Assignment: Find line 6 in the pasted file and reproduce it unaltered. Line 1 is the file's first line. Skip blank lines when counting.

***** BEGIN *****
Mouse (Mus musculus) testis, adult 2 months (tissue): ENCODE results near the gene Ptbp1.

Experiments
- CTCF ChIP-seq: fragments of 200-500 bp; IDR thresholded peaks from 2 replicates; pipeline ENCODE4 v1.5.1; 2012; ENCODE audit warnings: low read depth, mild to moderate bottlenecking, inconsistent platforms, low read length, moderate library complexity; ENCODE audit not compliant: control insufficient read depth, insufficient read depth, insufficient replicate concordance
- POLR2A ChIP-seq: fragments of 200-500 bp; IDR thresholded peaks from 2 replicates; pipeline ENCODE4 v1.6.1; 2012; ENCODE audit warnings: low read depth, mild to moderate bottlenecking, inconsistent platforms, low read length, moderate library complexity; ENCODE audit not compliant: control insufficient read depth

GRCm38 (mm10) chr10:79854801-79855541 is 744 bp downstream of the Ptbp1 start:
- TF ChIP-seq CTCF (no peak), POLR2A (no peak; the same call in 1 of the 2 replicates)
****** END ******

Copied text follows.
- TF ChIP-seq CTCF (no peak), POLR2A (no peak; the same call in 1 of the 2 replicates)